The Public Service is set up so each chief executive answers to their own Minister and focuses on the priorities set for them and their department.
There are smart, experienced people working at senior levels across the Public Service, but the system requires them to only focus on the issues their own department is responsible for.
The law could better support a more collaborative approach by creating different leadership arrangements:
Chief Executive Team – formally coming together to work across the system for the benefit of New Zealanders, while remaining responsible for their own departments.
Senior Leaders Service – mobilised to share their knowledge and skills.
Profession and Functional Leaders – heading up system wide capabilities.
Public Service Commissioner, Chief Executives and Senior Leaders.
A Commissioner with the support of a Deputy or as a Chief Commissioner working alongside one or two other Commissioners, would be responsible for setting the scene for the entire Public Service; driving public servants to work together, delivering better services and outcomes for New Zealand.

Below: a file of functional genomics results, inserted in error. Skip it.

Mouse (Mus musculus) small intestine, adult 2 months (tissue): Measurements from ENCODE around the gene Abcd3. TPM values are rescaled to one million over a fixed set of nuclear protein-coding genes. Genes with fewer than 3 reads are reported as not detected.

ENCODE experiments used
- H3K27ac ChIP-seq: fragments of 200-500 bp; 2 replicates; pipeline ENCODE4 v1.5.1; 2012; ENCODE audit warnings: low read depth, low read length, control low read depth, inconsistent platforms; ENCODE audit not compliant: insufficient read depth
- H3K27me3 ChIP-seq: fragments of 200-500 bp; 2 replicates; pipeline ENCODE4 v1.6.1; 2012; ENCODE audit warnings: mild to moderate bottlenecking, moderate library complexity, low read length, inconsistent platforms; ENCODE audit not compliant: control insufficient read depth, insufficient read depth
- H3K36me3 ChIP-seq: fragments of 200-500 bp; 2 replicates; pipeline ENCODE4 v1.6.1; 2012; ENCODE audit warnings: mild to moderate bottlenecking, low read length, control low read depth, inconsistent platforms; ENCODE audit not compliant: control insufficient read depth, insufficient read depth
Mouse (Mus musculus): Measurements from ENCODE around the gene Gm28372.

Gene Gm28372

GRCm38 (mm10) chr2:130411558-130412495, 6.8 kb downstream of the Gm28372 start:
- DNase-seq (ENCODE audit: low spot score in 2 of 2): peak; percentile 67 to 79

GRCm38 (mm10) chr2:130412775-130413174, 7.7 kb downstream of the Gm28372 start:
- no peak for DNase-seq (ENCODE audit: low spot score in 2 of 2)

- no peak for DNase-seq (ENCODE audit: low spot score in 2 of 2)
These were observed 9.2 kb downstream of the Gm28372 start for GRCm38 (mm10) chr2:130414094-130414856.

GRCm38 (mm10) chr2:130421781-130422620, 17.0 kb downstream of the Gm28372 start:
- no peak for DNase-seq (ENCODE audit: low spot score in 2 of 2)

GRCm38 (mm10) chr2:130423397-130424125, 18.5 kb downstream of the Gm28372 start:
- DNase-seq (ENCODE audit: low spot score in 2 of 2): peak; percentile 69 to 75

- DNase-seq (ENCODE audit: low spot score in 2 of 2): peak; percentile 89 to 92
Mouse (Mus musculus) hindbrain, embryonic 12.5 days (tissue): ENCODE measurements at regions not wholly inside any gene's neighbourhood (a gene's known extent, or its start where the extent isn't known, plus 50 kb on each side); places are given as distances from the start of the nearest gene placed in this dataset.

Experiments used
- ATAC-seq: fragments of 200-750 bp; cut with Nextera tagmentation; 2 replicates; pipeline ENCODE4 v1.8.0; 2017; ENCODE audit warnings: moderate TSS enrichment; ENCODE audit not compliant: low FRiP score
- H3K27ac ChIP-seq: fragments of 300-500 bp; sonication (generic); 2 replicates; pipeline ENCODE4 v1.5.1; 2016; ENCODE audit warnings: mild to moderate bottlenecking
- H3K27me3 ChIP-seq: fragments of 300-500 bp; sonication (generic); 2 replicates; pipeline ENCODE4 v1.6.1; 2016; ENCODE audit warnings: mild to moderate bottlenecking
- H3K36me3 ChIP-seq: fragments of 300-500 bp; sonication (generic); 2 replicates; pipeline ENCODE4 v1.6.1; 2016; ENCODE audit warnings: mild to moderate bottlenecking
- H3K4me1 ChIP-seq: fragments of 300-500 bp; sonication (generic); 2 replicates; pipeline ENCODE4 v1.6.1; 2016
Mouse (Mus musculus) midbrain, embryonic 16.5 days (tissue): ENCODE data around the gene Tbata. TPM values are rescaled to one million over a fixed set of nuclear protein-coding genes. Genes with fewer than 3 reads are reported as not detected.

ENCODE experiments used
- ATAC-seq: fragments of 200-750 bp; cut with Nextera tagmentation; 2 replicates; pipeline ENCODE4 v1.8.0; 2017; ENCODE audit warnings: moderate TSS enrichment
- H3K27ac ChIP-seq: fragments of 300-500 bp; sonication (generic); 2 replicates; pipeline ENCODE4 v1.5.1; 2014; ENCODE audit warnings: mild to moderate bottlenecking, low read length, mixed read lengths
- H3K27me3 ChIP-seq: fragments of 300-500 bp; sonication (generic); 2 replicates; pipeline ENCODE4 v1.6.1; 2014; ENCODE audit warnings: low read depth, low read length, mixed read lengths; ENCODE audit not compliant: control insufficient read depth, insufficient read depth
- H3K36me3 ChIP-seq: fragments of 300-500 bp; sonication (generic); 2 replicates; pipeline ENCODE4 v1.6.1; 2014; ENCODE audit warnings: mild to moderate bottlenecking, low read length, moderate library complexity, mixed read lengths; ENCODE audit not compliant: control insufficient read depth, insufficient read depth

Chief Executives would be asked to do more on top of their current roles and be more accountable for a wider range of priorities outside their own department’s focus. Executives would bring all their skills and leadership to the most complex issues New Zealand faces.
There are nearly 1,000 people considered senior leaders across the Public Service. What if these highly qualified and experienced people could share their skills and experience across the Public Service and work together, sharing knowledge and understanding to better respond to the needs of New Zealanders?
The leaders of professions like finance and human resources, could be empowered to do more for the system.
What this means for New Zealanders:
A more consistent experience of a more professional Public Service. Difficult issues are tackled better.
Previously, multiple departments have tried to fix housing issues – the Ministry of Social Development, Housing New Zealand and the Ministry of Business, Innovation and Employment.
The Government recently established a new Ministry of Housing and Urban Development to lead the Government’s housing agenda – but developing thriving communities is about more than just housing, and needs input from departments with a range of urban development responsibilities from transport, resource management and infrastructure, to local government.
What if Chief Executives from all those departments, dealing with urban development issues, formed an Executive Board, and with shared funding they were required to come up with a plan of action to get things right for the customer at the centre?
This would provide invaluable support to the Kiwibuild programme to deliver communities for New Zealanders, as well as homes.